MobileCoin Governance, Fees, and Supply

06/08/2021

What is the MobileCoin Foundation? Where do transaction fees go? Is the total supply of MobileCoins really 250 million MOB? Read on to learn more.

Governance

MobileCoin is a privacy-focused cryptocurrency launched on December 7th, 2020. Its initial code base was developed by MobileCoin Inc. and published via the MobileCoin Foundation with an open-source license (GPLv3).

The MobileCoin Foundation maintains the reference implementation of MobileCoin’s (the cryptocurrency’s) protocol, along with the ‘service-layer’ technology known as Fog that facilitates efficient use of MobileCoin in resource-constrained environments like mobile devices, without loss of privacy.

Changes to those reference implementations proposed by MobileCoin Inc. (for example) must be approved by the MobileCoin Foundation’s Technical Committee.

Fees

Each transaction submitted to the MobileCoin network must pay a fee to the MobileCoin Foundation. The purpose of this fee is to prevent unlimited submission of transactions, which otherwise could be easily abused to degrade users’ experience. At the time of writing this, the minimum fee per transaction is 0.01 MOB, and is always distributed to the following address (written in hexadecimal format):

public view key:
5222a1e9ae32d21c23114a5ce6bb39e0cb56aea350d4619d43b1207061b10346
public spend key:
26b507c63124a2f5e940b4fb89e4b2bb0a2078ed0c8e551ad59268b9646ec241

There is currently a plan for the minimum fee to be configurable in the next version of MobileCoin’s protocol. Changing the fee configuration would require a coordinated restart of all validator nodes in the network.

Supply

MobileCoin’s total current supply of coins is 250 million MOB, and unless disaster strikes (e.g. a critical code bug, extreme network failure, or the protocol is changed to create more coins), that total amount will remain constant for all eternity (assuming no coins are accidentally/intentionally destroyed by users).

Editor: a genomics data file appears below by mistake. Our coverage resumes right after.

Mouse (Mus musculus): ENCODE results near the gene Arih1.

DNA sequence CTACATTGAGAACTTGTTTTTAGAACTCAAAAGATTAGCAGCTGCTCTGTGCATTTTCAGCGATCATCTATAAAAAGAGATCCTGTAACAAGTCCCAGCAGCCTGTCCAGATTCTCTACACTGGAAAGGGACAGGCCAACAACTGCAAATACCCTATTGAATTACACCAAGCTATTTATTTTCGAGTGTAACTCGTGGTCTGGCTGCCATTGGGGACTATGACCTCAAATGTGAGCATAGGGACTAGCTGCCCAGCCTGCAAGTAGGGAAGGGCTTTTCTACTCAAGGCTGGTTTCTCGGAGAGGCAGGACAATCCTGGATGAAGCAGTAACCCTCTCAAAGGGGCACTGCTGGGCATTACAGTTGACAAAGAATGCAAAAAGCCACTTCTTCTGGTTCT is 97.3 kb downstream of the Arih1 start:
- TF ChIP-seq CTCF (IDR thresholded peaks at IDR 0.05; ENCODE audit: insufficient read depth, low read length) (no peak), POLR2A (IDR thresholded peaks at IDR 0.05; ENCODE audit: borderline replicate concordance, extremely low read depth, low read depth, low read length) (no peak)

Unlike many cryptocurrencies, where ‘Proof-of-Work’ plays a central role in constructing the ledger, MobileCoin uses an implementation of the Stellar Consensus Protocol, which relies on the ‘Federated Byzantine Agreement model’. An important consequence of that model is the infeasibility of ‘block rewards’ in MobileCoin, which in other cryptocurrencies is the primary mechanism for creating new coins.

Since block rewards could not be used, the entire supply of MobileCoins was created when the cryptocurrency was first launched. In other words, the entire supply was created in MobileCoin’s origin block.

However, MobileCoin is a private cryptocurrency where amounts are hidden behind cryptographic constructions; therefore, it is not possible for observers to passively verify that the origin block contains 250 million MOB. Below you will find instructions on how to access and inspect the origin account.

Verifying the Supply

You can verify the supply of MobileCoin using the Origin Block Account.

Origin Block Account Entropy:
aa9082086d4f341300d3ba08d41db566edc9fb61eec623870b80871681a589eb
{
“view_private_key”:
“d825a5c3aaef812d17feba5cf8f3019bcb0608c0a673200fa425e56eb1dc2d0b”,
“spend_private_key”:
“9e95df3801c4b6ab0be854377430e18528546be71335e2afb91f058b3013380f”
}

The MobileCoin ledger is denominated in pico MOB (pMOB), where 1 MOB = 10¹² pMOB.